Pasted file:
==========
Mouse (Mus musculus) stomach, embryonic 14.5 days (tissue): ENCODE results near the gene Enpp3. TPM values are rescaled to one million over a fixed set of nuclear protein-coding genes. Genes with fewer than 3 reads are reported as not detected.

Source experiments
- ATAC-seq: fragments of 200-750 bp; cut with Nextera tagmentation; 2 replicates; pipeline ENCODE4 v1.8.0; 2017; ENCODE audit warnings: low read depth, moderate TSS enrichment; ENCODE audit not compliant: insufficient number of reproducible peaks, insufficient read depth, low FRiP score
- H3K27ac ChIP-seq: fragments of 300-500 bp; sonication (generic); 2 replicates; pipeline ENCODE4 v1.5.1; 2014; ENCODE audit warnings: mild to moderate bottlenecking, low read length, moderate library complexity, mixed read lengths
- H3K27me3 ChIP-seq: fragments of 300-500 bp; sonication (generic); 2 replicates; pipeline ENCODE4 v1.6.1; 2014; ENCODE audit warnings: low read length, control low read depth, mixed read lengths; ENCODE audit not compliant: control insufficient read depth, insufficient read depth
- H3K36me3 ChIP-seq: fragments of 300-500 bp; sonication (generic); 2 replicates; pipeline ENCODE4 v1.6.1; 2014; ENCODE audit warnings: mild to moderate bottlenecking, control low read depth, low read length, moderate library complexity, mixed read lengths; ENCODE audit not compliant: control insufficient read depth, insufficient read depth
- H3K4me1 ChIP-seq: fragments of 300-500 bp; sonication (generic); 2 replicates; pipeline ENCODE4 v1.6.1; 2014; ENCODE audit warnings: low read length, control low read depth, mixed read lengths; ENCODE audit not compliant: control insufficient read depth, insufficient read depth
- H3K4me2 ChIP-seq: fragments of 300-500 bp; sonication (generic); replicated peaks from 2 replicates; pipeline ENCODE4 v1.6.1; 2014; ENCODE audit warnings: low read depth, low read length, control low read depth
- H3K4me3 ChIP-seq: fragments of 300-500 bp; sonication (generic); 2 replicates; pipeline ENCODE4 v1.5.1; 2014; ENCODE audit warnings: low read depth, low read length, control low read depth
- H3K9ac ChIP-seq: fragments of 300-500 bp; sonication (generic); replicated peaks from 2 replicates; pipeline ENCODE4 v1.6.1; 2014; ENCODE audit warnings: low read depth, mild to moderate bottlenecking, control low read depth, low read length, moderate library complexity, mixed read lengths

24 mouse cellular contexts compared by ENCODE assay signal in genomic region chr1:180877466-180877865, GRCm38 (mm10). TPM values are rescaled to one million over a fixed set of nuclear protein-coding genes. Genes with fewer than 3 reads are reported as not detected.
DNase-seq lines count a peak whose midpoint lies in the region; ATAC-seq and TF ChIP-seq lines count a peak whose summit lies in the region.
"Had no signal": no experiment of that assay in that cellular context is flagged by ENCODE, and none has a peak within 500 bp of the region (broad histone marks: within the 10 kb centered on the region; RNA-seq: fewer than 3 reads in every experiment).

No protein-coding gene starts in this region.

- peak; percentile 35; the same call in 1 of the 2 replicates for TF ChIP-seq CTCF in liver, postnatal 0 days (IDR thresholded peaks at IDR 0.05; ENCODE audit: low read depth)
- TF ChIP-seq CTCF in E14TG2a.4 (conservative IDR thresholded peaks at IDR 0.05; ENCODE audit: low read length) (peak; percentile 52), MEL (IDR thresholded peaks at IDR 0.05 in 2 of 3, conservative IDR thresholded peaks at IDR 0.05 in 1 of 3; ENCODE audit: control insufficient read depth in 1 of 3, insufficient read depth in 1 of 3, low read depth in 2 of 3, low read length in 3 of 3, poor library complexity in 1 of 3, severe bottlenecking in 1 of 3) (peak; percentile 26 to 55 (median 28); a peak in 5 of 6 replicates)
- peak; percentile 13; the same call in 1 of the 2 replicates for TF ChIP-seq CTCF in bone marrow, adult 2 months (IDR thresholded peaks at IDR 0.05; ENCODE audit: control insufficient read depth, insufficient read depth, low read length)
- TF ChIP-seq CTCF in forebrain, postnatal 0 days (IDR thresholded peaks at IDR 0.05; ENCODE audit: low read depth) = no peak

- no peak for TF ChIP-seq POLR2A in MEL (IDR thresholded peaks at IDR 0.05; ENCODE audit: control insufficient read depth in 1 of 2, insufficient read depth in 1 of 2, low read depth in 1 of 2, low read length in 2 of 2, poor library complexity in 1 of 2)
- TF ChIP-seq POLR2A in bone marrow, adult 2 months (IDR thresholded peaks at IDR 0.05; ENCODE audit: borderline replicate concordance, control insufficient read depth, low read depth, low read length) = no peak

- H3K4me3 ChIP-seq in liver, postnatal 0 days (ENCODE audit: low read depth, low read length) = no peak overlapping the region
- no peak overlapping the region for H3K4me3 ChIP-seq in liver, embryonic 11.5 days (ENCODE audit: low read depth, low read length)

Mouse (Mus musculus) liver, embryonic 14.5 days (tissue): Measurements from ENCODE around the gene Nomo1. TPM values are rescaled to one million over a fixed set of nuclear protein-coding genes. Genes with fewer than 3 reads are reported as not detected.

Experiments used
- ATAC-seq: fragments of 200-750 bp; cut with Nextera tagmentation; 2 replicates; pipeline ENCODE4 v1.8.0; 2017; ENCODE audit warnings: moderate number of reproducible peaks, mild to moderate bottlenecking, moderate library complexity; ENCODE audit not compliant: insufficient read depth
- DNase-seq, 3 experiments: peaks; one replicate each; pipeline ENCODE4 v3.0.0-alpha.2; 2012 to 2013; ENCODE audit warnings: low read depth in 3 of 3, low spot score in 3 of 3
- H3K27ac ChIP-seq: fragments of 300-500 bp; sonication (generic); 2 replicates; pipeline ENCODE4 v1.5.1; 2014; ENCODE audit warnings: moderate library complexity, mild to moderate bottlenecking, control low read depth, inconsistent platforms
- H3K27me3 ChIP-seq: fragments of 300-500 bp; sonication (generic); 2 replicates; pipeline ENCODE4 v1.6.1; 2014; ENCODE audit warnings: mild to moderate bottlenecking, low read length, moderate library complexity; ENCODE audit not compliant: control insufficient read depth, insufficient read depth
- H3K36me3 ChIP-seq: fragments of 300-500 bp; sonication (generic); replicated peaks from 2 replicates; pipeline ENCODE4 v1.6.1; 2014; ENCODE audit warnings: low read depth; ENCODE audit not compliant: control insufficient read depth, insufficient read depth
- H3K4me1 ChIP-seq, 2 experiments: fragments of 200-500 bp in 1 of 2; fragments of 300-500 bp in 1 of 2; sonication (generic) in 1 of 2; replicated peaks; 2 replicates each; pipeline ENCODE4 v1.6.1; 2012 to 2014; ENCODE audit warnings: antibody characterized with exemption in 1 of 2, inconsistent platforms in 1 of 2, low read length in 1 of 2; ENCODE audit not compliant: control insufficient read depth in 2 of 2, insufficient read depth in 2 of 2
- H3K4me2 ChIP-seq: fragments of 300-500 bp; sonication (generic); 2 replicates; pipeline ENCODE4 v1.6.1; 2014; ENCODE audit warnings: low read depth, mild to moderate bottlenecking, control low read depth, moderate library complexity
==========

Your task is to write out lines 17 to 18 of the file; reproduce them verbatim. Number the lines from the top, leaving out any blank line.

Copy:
- peak; percentile 13; the same call in 1 of the 2 replicates for TF ChIP-seq CTCF in bone marrow, adult 2 months (IDR thresholded peaks at IDR 0.05; ENCODE audit: control insufficient read depth, insufficient read depth, low read length)
- TF ChIP-seq CTCF in forebrain, postnatal 0 days (IDR thresholded peaks at IDR 0.05; ENCODE audit: low read depth) = no peak